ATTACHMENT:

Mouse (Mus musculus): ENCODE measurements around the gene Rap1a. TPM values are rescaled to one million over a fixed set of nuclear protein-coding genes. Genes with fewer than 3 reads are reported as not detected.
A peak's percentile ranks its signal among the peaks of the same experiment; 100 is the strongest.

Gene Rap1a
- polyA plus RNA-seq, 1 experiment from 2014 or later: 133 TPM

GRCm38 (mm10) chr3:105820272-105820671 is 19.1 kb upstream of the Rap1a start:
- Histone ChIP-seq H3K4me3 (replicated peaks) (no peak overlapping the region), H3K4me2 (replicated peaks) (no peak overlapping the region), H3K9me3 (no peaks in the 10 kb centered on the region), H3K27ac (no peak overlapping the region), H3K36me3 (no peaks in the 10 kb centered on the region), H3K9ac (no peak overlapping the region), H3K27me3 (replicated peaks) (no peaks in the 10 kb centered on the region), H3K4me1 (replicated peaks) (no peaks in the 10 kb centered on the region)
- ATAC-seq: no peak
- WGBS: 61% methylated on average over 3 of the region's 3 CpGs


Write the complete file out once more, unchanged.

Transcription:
Mouse (Mus musculus): ENCODE measurements around the gene Rap1a. TPM values are rescaled to one million over a fixed set of nuclear protein-coding genes. Genes with fewer than 3 reads are reported as not detected.
A peak's percentile ranks its signal among the peaks of the same experiment; 100 is the strongest.

Gene Rap1a
- polyA plus RNA-seq, 1 experiment from 2014 or later: 133 TPM

GRCm38 (mm10) chr3:105820272-105820671 is 19.1 kb upstream of the Rap1a start:
- Histone ChIP-seq H3K4me3 (replicated peaks) (no peak overlapping the region), H3K4me2 (replicated peaks) (no peak overlapping the region), H3K9me3 (no peaks in the 10 kb centered on the region), H3K27ac (no peak overlapping the region), H3K36me3 (no peaks in the 10 kb centered on the region), H3K9ac (no peak overlapping the region), H3K27me3 (replicated peaks) (no peaks in the 10 kb centered on the region), H3K4me1 (replicated peaks) (no peaks in the 10 kb centered on the region)
- ATAC-seq: no peak
- WGBS: 61% methylated on average over 3 of the region's 3 CpGs